Our Take: Masculinity & Male Privilege Meet Tenderness in Henry Jamison’s Hopeful ‘Gloria Duplex’

Gloria Duplex - Henry Jamison
Gloria Duplex - Henry Jamison

Audrey's Take

Henry Jamison’s breathtaking sophomore album ‘Gloria Duplex’ explores toxic masculinity and what it means to “be a man” through a transformative indie folk journey.

— —

Henry Jamison’s voice is not unlike the New England climate he hails from: airy and light one moment, suddenly forceful the next. Jamison’s sophomore album Gloria Duplex, out February 8th on Akira Records, encompasses his signature soft and lilting voice with an added layer of urgent meaning. Gloria Duplex covers the nuances of what it means to “be a man;” timely for sure, but also complete with a sense of longing only a folk artist could provide.

As society grapples with the crisis of toxic masculinity, Jamison’s approach is a bit different. Where nostalgia is usually at odds with progressive ideals, Gloria Duplex shows how we can look back to the innocence of boyhood and find the goodness in it before it becomes tainted with our expectations for what is supposedly required of a man in today’s America.

Gloria Duplex - Henry Jamison
Gloria Duplex – Henry Jamison

Of the album’s four leadoff singles, “Boys” captures the essence of Jamison’s intentions with these tracks. Written from the perspective of Jamison pondering rage and aggression from a seat at the bar, he introduces himself as someone struggling with these issues of masculinity both internally and externally. At the same time, his tone remains poignantly hopeful.

Spring is coming
Let me be like the cherry treebre
Renewed and fruitful
All my love
To you and yours
And all the baby boys,
they’re dressing them in blue
Teaching them that life’s a war
All my love
To you and yours
And all the college boys
they’re dressing up in suits
Thinking life’s a war

The opening title track, “Gloria,” is flowery and whimsical, and reminiscent of Jamison’s debut album, The Wilds. Like the rest of the album, the beauty lies in the subtleties of the instruments and the softness of Jamison’s voice. The delicacy of it all juxtaposes with what Rolling Stone describes as, “The way in which skewed, violent interpretations of masculinity are passed down from generation to generation.” In bringing lightness to this heaviest of topics, Jamison has already begun to unravel the web of toxicity and ego that are tacked onto men from birth.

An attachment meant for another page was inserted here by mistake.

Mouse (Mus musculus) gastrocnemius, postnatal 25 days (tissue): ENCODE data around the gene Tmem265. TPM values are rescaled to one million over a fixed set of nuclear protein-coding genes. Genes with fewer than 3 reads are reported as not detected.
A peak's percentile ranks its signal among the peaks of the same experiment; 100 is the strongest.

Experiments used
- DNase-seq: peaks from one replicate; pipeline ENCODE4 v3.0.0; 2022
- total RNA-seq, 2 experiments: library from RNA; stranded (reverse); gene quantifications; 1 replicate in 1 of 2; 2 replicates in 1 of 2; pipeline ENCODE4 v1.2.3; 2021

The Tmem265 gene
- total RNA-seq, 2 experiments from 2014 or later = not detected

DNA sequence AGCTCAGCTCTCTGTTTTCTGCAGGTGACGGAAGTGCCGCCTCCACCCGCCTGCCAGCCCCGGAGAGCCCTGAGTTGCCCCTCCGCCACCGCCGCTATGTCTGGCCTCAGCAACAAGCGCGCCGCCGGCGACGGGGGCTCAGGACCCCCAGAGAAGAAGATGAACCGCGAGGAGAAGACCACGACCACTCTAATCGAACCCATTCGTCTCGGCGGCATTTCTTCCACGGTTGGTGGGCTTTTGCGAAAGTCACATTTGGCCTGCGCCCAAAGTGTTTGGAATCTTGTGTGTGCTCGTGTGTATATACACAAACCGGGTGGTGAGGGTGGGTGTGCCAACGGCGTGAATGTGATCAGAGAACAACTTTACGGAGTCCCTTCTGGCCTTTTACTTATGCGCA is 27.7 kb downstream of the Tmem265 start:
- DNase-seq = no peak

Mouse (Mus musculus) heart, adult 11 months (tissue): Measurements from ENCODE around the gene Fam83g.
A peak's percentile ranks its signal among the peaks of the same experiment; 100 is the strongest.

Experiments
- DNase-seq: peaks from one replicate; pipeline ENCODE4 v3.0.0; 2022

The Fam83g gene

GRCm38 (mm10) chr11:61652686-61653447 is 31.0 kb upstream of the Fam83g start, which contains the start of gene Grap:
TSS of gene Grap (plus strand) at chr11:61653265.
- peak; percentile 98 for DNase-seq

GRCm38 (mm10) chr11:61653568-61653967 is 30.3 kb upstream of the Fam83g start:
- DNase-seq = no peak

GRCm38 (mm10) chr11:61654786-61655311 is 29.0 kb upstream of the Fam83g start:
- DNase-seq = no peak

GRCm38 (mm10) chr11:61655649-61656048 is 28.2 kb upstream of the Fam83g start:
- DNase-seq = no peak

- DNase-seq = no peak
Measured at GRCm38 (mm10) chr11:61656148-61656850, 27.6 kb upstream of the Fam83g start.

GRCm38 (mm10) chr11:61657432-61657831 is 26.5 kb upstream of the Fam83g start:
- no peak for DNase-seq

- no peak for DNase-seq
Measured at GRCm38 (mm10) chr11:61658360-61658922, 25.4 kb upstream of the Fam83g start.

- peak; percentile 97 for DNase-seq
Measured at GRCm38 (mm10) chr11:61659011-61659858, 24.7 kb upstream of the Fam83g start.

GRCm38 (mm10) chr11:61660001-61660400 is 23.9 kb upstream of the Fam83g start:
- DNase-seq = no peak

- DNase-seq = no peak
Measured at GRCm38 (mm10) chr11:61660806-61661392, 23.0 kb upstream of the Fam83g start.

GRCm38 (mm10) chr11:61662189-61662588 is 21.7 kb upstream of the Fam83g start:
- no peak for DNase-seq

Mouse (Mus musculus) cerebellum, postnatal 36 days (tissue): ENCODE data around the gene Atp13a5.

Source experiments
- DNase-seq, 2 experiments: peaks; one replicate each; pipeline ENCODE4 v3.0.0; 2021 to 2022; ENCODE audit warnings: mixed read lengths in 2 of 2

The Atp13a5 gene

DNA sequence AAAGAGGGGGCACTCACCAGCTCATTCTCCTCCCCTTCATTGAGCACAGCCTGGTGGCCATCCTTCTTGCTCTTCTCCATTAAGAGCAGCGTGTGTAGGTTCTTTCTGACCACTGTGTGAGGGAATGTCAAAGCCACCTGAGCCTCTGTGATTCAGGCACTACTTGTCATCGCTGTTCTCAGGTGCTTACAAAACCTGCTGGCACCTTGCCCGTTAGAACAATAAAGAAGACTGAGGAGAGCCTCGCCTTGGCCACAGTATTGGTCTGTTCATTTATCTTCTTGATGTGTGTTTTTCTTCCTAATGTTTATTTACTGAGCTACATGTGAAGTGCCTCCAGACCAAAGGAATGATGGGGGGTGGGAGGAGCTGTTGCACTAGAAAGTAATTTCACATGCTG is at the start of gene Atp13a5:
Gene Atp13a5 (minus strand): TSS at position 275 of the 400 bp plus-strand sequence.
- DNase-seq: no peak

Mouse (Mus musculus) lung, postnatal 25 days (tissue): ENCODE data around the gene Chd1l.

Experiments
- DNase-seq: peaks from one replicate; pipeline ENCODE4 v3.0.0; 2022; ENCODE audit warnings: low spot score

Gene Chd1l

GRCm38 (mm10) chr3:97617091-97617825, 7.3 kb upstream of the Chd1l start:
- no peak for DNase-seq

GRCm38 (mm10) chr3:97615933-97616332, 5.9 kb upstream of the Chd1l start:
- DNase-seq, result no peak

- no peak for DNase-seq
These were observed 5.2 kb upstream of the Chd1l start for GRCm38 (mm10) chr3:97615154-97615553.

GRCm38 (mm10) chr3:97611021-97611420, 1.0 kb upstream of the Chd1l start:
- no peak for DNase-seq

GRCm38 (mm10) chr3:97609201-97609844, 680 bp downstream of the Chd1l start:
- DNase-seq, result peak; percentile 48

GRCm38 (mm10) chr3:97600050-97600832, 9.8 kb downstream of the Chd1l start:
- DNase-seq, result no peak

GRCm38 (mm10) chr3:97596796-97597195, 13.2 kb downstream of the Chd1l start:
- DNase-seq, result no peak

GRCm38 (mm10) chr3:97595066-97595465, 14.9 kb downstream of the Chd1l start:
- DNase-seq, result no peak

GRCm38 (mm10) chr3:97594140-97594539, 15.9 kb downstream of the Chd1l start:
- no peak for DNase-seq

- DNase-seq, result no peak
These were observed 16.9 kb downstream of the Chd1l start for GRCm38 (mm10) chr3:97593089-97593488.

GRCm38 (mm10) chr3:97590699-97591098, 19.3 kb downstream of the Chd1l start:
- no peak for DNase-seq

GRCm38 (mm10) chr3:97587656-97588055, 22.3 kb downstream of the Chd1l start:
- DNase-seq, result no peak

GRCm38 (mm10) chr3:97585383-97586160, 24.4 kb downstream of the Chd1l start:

Each track on Gloria Duplex mulls over a microcosm rather than taking on the issue in full. “True North” recounts mistakes made in the past and finding the path towards what is right with the help of his partner, “I was drowning well before the storm came coastal, you pulled me onto shore, yeah of course you did,” he sings directly after “was I looking up your skirt? yeah of course I was.” “Stars” considers how fame and elevation changes a man’s perception of himself and his relationships. “Florence Nightingale” begins to explore the intersection of masculinity and privilege, and delves what it is that motivates these negative manifestations of ego in one of the most compelling verses of the album.

It’s as if we men just want to be
Picked up sequentially
And held to the breast of a giantess
Who stands ten miles out at sea  
Or, alternatively, we could find success
You know really be the best
Then maybe we could rest
On our father’s knee
Henry Jamison © Shervin Lainez
Henry Jamison © Shervin Lainez

The rest of the album dances between ballads like “Stars” and “In March,” and melodies like “The Magic Lantern” that have lyrics more resembling more of a riddle. This is a departure from Jamison’s traditional style; Billboard describes his writing as “written like the Great American Novel.” “The Magic Lantern” turns the focus once again on moving forward in a positive direction rather than ruminating on what can’t be changed.

You don’t want what you want
You don’t need what you need
When the wife finally leaves the mistress
is less then she seemed

The desire came from the distance, see
You feel unclean
Cause you are unclean
If you know what i mean
Do you know what I mean
You are weak in the mind
You are weak in the knees
You’ve got a disease
You’ve got a disease
But it’s okay man

Henry Jamison’s Inspiring & Transcendent “Gloria”


Often speaking to men directly, Henry Jamison doesn’t claim to be perfect or know the path out of the mess we’re in. He intermittently uses a woman’s voice to reinforce his points, and often turns to the female perspective in his lyrics to emphasize how much of masculinity is influenced by women and femininity, in deeply positive and negative ways. In admitting his own insensitivities and shortcomings he opens a door for all men, not forcing them to abandon everything they know about their own gender, but to consider how it may be harmful, and consider how simple it could be to just begin to try.

Henry Jamison’s Gloria Duplex is out now.

— —

:: stream/purchase Gloria Duplex here ::

— — — —

Gloria Duplex - Henry Jamison

Connect to Henry Jamison on
Facebook, Twitter, Instagram
Discover new music on Atwood Magazine
📸 © Henry Jamison

:: Gloria Dupex ::

an album by Henry Jamison

More from Audrey Steeves

Interview: Creating Space with Lostboycrow on ‘Santa Fe’

Lostboycrow's Chris Blair talks about the changes the band has undergone over...
Read More